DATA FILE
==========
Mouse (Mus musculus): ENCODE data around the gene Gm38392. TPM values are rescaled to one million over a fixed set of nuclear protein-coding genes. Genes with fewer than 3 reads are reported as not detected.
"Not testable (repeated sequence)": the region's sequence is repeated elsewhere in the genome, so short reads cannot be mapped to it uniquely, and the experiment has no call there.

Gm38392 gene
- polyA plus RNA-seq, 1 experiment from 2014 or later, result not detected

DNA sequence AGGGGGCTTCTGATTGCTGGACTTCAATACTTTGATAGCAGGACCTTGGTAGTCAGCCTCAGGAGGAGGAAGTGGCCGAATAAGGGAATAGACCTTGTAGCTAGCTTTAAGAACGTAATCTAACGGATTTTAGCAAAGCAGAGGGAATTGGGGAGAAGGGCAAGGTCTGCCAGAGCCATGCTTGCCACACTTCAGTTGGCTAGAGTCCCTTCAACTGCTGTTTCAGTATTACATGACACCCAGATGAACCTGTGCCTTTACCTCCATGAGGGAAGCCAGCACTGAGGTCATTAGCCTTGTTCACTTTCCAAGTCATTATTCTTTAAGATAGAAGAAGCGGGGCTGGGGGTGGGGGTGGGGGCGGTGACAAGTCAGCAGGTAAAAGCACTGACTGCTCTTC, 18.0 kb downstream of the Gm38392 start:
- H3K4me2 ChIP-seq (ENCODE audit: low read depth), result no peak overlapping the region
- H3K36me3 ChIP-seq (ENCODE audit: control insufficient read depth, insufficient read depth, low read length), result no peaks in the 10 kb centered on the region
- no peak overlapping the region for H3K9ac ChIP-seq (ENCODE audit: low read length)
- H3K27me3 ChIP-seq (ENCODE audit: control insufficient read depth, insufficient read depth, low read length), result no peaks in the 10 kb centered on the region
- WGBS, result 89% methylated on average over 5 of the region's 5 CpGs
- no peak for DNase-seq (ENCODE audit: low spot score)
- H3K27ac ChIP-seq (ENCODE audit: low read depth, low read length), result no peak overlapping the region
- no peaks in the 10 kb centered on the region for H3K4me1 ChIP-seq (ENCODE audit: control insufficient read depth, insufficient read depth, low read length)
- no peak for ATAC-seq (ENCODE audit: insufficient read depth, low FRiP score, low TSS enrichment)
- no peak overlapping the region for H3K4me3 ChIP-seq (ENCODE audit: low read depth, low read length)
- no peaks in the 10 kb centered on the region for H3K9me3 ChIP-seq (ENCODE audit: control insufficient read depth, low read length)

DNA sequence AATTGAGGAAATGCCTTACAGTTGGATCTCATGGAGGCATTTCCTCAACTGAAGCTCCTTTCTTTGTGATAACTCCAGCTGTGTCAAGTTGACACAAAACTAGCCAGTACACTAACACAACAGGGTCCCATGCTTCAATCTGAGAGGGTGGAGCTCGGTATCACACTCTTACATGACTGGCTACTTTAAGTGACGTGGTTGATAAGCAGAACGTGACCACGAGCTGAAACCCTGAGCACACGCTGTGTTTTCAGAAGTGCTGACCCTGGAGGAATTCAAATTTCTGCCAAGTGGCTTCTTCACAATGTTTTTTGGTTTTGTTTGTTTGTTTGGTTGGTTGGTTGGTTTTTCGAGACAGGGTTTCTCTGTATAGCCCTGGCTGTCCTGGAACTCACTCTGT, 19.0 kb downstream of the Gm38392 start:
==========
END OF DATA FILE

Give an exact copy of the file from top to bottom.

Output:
Mouse (Mus musculus): ENCODE data around the gene Gm38392. TPM values are rescaled to one million over a fixed set of nuclear protein-coding genes. Genes with fewer than 3 reads are reported as not detected.
"Not testable (repeated sequence)": the region's sequence is repeated elsewhere in the genome, so short reads cannot be mapped to it uniquely, and the experiment has no call there.

Gm38392 gene
- polyA plus RNA-seq, 1 experiment from 2014 or later, result not detected

DNA sequence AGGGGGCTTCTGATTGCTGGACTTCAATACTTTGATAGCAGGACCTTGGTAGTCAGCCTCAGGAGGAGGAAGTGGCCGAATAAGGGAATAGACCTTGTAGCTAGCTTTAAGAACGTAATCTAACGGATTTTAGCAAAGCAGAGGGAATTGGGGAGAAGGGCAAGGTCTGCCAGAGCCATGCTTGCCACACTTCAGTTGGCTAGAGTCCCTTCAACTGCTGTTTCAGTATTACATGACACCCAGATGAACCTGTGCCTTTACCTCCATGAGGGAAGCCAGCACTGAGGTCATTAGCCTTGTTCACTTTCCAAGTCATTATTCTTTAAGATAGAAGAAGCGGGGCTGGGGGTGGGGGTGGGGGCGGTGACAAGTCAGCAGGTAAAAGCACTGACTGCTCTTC, 18.0 kb downstream of the Gm38392 start:
- H3K4me2 ChIP-seq (ENCODE audit: low read depth), result no peak overlapping the region
- H3K36me3 ChIP-seq (ENCODE audit: control insufficient read depth, insufficient read depth, low read length), result no peaks in the 10 kb centered on the region
- no peak overlapping the region for H3K9ac ChIP-seq (ENCODE audit: low read length)
- H3K27me3 ChIP-seq (ENCODE audit: control insufficient read depth, insufficient read depth, low read length), result no peaks in the 10 kb centered on the region
- WGBS, result 89% methylated on average over 5 of the region's 5 CpGs
- no peak for DNase-seq (ENCODE audit: low spot score)
- H3K27ac ChIP-seq (ENCODE audit: low read depth, low read length), result no peak overlapping the region
- no peaks in the 10 kb centered on the region for H3K4me1 ChIP-seq (ENCODE audit: control insufficient read depth, insufficient read depth, low read length)
- no peak for ATAC-seq (ENCODE audit: insufficient read depth, low FRiP score, low TSS enrichment)
- no peak overlapping the region for H3K4me3 ChIP-seq (ENCODE audit: low read depth, low read length)
- no peaks in the 10 kb centered on the region for H3K9me3 ChIP-seq (ENCODE audit: control insufficient read depth, low read length)

DNA sequence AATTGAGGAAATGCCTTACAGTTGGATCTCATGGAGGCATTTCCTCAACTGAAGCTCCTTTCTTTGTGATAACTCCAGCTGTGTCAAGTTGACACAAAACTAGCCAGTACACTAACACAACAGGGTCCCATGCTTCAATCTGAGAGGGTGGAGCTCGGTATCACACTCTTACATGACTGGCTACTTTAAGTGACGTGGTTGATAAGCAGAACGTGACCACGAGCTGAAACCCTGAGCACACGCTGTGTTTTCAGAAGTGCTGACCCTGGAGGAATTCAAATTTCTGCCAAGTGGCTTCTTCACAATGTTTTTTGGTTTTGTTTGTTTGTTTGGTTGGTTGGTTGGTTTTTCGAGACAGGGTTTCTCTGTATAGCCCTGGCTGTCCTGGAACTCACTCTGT, 19.0 kb downstream of the Gm38392 start: